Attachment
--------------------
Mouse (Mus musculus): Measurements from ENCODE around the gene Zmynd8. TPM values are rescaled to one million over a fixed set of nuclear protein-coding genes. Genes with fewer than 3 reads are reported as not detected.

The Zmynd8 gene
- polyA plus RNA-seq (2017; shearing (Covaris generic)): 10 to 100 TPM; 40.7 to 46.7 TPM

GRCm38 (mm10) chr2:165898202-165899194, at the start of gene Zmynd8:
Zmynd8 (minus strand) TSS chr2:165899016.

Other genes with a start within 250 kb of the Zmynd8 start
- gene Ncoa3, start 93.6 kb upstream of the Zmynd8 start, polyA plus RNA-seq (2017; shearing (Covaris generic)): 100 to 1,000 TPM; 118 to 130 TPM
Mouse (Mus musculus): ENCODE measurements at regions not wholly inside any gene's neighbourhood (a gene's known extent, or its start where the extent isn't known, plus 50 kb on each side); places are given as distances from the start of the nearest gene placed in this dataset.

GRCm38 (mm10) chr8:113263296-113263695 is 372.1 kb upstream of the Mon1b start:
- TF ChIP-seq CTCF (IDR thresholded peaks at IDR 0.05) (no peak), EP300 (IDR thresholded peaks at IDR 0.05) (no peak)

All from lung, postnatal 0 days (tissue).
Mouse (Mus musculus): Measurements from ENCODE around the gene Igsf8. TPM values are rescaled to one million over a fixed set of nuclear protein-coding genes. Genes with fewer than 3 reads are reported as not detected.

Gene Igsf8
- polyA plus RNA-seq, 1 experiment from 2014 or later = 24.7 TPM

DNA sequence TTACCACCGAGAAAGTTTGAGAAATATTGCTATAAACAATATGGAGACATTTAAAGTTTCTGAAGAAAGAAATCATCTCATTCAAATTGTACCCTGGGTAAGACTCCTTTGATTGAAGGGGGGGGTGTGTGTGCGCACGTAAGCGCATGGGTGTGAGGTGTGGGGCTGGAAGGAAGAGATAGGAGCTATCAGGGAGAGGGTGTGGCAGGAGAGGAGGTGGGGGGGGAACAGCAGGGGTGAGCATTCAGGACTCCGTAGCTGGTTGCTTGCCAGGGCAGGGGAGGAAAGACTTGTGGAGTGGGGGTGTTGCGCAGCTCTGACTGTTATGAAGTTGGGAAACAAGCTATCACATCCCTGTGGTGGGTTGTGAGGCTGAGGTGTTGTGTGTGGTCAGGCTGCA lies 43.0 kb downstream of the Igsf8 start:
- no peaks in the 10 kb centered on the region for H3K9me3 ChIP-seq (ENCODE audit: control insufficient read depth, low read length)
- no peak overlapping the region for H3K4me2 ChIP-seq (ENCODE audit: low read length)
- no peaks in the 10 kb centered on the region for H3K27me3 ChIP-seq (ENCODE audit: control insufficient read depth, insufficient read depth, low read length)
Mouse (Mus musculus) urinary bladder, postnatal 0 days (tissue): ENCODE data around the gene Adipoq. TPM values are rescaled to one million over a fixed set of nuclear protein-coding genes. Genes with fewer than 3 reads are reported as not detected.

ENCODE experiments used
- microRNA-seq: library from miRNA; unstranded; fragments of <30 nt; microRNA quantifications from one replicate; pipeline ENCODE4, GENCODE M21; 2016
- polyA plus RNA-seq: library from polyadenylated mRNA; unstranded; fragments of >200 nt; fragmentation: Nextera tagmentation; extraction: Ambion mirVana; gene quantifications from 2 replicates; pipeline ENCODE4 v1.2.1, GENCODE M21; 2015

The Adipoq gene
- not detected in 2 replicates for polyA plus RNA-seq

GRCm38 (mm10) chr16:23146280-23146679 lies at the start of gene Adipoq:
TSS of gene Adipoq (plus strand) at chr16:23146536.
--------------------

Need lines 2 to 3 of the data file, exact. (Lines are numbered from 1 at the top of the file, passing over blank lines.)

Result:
The Zmynd8 gene
- polyA plus RNA-seq (2017; shearing (Covaris generic)): 10 to 100 TPM; 40.7 to 46.7 TPM